WEBLOG:
Recently, I’ve been thinking hard about the next long-term project I’ll be dedicating a lot of time to, and while going through all the different IP’s I’ve created over the years and trying to narrow down to just one project to concentrate on, I started thinking about the ideal story I’d want to tell. Creative people all have different things they value most in artistic works–for some, it’s originality, or technique, or motivation–it’s different from person to person. I have lists of attributes I value the most too–be it for visual art, music, fiction, film, or design. When it comes to narrative stories, I have discovered over the years that these are the attributes I tend to respond to and care about the most:

-A conflict that is worthy of attention, where both sides have compelling motivations and reasons we can relate to and identify with. If only one side has compelling reasons while the other side is completely unrelatable, then we must be able to completely empathize with the one side that has compelling reasons for its actions/reactions.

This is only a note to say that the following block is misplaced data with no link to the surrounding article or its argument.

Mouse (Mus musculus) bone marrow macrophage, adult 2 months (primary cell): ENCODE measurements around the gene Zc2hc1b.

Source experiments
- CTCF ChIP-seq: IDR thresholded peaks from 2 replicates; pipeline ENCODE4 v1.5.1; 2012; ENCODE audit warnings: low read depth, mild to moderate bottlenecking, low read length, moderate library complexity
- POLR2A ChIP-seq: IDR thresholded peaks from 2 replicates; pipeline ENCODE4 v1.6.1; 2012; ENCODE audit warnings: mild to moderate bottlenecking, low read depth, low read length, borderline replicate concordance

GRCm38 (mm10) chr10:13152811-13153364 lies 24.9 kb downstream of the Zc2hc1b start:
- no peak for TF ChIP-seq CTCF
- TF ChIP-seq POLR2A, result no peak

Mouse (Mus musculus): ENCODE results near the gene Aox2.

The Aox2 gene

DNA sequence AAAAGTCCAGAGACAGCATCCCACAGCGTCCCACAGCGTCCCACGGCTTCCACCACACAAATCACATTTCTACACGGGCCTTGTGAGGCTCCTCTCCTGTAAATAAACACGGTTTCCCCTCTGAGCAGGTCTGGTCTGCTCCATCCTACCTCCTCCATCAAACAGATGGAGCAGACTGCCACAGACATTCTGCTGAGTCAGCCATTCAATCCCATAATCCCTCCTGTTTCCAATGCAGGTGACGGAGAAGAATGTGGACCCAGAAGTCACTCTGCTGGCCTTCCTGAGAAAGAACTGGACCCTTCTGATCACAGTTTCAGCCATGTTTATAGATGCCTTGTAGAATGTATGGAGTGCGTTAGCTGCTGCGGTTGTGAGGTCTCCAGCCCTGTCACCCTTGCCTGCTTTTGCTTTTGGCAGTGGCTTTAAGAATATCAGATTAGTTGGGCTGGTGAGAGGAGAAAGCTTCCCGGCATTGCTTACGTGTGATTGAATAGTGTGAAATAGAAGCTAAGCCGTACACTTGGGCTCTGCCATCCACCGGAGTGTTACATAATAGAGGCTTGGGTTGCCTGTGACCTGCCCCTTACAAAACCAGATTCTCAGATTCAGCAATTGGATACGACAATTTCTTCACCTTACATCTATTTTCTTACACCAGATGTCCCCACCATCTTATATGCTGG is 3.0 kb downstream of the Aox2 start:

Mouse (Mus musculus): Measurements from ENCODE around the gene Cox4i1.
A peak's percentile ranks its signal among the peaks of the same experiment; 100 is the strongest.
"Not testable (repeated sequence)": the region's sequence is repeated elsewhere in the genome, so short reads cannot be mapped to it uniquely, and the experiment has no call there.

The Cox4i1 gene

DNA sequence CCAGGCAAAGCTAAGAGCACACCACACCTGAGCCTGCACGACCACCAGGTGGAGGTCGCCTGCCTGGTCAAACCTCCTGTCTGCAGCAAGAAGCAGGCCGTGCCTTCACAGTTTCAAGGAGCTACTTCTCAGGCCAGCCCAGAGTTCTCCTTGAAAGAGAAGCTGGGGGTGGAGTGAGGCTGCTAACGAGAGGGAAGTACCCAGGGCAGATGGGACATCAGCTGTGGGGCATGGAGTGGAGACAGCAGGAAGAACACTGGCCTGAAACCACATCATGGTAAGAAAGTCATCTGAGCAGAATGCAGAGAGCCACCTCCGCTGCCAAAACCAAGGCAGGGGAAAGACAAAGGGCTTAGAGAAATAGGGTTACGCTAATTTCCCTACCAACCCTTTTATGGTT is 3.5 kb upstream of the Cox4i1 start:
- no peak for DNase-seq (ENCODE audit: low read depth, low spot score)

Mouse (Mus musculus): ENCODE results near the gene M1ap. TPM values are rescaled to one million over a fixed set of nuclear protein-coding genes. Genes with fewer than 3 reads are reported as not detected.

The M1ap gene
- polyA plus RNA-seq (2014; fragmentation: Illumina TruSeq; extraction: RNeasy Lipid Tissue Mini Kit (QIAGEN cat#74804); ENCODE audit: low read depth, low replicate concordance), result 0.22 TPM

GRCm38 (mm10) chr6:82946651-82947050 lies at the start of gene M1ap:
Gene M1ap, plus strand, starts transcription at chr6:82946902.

-It must have emotional elements that draw us in. A completely intellectual story without emotional satisfaction tends to feel like cold and calculating experiments instead of stories we can care about.

-There has to be something profoundly moving about the story–be it a moral lesson, emotional catharsis, arduous triumph, selfless sacrifice, tragic loss, compassion, forgiveness, and so on.

-It has to have characters we are drawn to for any number of reasons–be it courage, intelligence, sense of humor, deep melancholy, devious wit, audacious ambition, ethereal beauty, and so on. If all the characters have no redeeming qualities (the UK version of The Office comes to mind), then I get bored of watching a bunch of people I’d never want to have the displeasure of meeting. I prefer stories that have characters with at least some admirable traits, as opposed to stories about characters I wouldn’t care if they lived or died. The only exception to this is comedies.